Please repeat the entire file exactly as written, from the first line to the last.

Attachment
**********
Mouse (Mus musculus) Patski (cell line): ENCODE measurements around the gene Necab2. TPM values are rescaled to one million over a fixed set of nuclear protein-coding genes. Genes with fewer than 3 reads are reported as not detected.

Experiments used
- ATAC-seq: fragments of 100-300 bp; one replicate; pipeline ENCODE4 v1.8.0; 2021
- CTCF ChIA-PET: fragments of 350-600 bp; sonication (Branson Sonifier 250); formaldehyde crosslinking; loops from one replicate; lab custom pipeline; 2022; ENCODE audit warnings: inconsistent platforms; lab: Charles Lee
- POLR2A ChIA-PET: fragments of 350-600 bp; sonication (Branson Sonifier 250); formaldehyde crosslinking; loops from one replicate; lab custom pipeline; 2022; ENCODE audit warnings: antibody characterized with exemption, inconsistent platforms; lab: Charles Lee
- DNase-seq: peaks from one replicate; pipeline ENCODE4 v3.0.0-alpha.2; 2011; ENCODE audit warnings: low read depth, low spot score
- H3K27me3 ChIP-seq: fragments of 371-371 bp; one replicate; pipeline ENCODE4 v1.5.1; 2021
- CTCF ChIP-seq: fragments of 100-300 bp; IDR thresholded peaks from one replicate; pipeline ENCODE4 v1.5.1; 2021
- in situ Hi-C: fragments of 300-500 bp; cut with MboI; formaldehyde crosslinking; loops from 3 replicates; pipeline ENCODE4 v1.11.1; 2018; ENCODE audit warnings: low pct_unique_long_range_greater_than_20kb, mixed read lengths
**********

Mouse (Mus musculus) Patski (cell line): ENCODE measurements around the gene Necab2. TPM values are rescaled to one million over a fixed set of nuclear protein-coding genes. Genes with fewer than 3 reads are reported as not detected.

Experiments used
- ATAC-seq: fragments of 100-300 bp; one replicate; pipeline ENCODE4 v1.8.0; 2021
- CTCF ChIA-PET: fragments of 350-600 bp; sonication (Branson Sonifier 250); formaldehyde crosslinking; loops from one replicate; lab custom pipeline; 2022; ENCODE audit warnings: inconsistent platforms; lab: Charles Lee
- POLR2A ChIA-PET: fragments of 350-600 bp; sonication (Branson Sonifier 250); formaldehyde crosslinking; loops from one replicate; lab custom pipeline; 2022; ENCODE audit warnings: antibody characterized with exemption, inconsistent platforms; lab: Charles Lee
- DNase-seq: peaks from one replicate; pipeline ENCODE4 v3.0.0-alpha.2; 2011; ENCODE audit warnings: low read depth, low spot score
- H3K27me3 ChIP-seq: fragments of 371-371 bp; one replicate; pipeline ENCODE4 v1.5.1; 2021
- CTCF ChIP-seq: fragments of 100-300 bp; IDR thresholded peaks from one replicate; pipeline ENCODE4 v1.5.1; 2021
- in situ Hi-C: fragments of 300-500 bp; cut with MboI; formaldehyde crosslinking; loops from 3 replicates; pipeline ENCODE4 v1.11.1; 2018; ENCODE audit warnings: low pct_unique_long_range_greater_than_20kb, mixed read lengths